EGYPT: Academics struggle with no pay rise for 25 years
The monthly salary Tareq Al Desouki earns from his job as a medical professor at a university in Egypt's Nile Delta barely covers his family's needs for one week. He depends on his earnings from a private clinic to make both ends meet. "But what about the thousands of university professors who do not have a private clinic to earn enough to cope with the soaring costs of living?" complains Desouki, a leading member of the University Teaching Staff Club, a union pushing for substantial increases in the salaries of instructors in Egypt's government-run universities. Last month, lecturers staged a symbolic half-day nationwide strike, the first in Egypt's academic life, to demand better wages and working conditions.
CYPRUS: Politics puts brake on university co-operation
For an island of less than a million people Cyprus is well served with universities. It has nine of them, to be precise.
GLOBAL: The smart money is on Australia
The academic world is becoming a smaller place, with ever increasing numbers of students studying overseas and staff collaborating across continents. OECD official Andreas Schleicher talks to Brendan O'Malley about why some countries have turned higher education into a leading export industry and others struggle to compete.
RUSSIA: Putin’s new dissidents
Russia’s ageing but revered scientific geniuses are on collision course with the Kremlin after the 1,200-strong members of the country’s leading scientific body rejected government proposals to seize control of its vast property holdings.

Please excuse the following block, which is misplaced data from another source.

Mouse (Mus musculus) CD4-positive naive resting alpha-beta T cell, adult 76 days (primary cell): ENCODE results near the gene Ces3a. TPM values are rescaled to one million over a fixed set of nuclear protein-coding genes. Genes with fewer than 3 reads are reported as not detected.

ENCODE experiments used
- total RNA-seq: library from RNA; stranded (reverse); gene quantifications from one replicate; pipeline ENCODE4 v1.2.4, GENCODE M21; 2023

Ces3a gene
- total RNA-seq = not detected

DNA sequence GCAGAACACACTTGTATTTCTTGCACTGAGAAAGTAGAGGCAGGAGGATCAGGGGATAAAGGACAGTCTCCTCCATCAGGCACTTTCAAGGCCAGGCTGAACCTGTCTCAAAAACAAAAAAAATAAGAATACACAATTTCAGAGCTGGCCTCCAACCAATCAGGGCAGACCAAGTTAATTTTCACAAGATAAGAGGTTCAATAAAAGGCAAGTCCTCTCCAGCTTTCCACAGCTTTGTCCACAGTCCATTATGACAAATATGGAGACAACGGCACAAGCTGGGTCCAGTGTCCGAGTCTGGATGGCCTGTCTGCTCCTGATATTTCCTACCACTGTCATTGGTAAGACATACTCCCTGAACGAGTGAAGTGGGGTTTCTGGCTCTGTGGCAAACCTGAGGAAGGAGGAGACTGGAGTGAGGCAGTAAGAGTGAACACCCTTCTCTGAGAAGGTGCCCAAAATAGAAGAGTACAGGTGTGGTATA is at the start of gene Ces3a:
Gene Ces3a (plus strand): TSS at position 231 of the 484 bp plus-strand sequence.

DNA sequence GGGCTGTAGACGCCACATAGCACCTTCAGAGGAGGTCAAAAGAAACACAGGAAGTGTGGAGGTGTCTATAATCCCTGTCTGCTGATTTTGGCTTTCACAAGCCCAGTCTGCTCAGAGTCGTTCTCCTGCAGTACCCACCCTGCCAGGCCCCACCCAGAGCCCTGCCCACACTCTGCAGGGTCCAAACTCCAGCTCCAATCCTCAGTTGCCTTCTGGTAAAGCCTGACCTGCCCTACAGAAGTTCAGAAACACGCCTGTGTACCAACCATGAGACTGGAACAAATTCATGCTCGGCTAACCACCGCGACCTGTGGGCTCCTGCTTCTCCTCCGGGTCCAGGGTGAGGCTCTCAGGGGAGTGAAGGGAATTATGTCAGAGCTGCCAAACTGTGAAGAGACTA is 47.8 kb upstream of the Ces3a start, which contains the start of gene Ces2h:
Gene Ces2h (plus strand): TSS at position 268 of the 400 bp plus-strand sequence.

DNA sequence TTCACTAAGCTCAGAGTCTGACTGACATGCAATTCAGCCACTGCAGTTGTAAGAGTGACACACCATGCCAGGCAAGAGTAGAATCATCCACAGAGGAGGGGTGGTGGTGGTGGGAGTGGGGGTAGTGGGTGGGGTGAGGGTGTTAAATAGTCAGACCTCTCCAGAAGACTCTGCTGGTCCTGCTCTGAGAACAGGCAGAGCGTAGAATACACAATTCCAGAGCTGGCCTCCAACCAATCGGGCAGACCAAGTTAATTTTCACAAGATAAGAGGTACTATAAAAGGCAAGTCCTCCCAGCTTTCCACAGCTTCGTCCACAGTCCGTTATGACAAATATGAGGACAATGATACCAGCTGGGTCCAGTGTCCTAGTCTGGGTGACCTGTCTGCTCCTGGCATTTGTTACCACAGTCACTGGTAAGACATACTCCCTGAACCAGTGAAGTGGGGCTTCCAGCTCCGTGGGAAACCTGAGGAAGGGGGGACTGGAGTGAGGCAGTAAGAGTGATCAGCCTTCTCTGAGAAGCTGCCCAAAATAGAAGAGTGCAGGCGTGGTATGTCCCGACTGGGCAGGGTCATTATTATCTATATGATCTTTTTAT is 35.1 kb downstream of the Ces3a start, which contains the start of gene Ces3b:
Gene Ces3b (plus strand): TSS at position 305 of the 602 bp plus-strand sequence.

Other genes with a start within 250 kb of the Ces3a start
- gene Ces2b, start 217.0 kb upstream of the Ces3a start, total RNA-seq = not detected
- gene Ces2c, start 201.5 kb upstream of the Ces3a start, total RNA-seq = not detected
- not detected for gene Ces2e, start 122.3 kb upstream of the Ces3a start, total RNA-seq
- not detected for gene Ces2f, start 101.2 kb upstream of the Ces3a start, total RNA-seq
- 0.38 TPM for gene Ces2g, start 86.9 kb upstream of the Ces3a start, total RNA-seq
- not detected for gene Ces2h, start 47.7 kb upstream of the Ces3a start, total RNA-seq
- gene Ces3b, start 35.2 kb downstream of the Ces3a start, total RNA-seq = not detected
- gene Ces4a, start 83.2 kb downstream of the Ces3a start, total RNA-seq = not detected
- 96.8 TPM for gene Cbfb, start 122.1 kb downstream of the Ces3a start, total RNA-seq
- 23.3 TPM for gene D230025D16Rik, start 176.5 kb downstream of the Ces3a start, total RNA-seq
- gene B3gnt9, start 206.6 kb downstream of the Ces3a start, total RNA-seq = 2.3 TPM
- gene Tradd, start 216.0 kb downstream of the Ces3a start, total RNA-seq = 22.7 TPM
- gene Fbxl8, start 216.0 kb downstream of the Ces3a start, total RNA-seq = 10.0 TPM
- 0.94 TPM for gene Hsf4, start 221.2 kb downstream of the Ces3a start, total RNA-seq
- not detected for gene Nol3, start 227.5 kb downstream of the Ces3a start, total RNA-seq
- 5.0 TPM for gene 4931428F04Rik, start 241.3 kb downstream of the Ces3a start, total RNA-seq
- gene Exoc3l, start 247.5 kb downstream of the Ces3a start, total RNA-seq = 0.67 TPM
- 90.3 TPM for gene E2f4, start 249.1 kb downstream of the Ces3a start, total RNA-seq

US: Keeping stem cell research alive
In an era of reduced federal funding in America for medical research, scientists at the University of Washington (UW) in Seattle were thrilled to receive a $10 million grant from the National Institutes of Health (NIH) – the nation’s premier medical research agency.
US: Funding cuts threaten quality at state universities
Soaring student fees, huge fundraising drives and controversial corporate donations have not made up for a sharp decline in the state's commitment to higher education, reports the Los Angeles Times.
Greece: Education squares up to the new government
The return of the conservative government in Greece for a second four-year period, albeit with a marginal majority of just two seats in the 300-seat parliament, is likely to inflame its bitter dispute with the nation’s academic community over the reform of Article 16 of the Constitution.
RUSSIA: Religious revival troubles Vitaly Ginzburg
For a man who has just turned 91, Nobel-prize winning physicist Vitaly Ginzburg remains amazingly active in his intellectual life and continues to attract controversy.
CANADA: A scholarship puppy with big paws
The mice seem calmer in Sunday Bisong’s Canadian lab. The doctoral student’s rodent subjects require a “serene environment” for the neuro-behavioral work he is conducting.
GLOBAL: Universities sign up for UN Academic Impact
For the last six years the United Nations has been pursuing a novel idea: gathering academic research globally into a practical framework. Last November, the idea finally came to fruition when Secretary General Ban Ki Moon launched the UN Academic Impact in New York. So far, nearly 600 universities have signed up to participate, making the initiative one of the fastest-growing cooperative measures of its kind.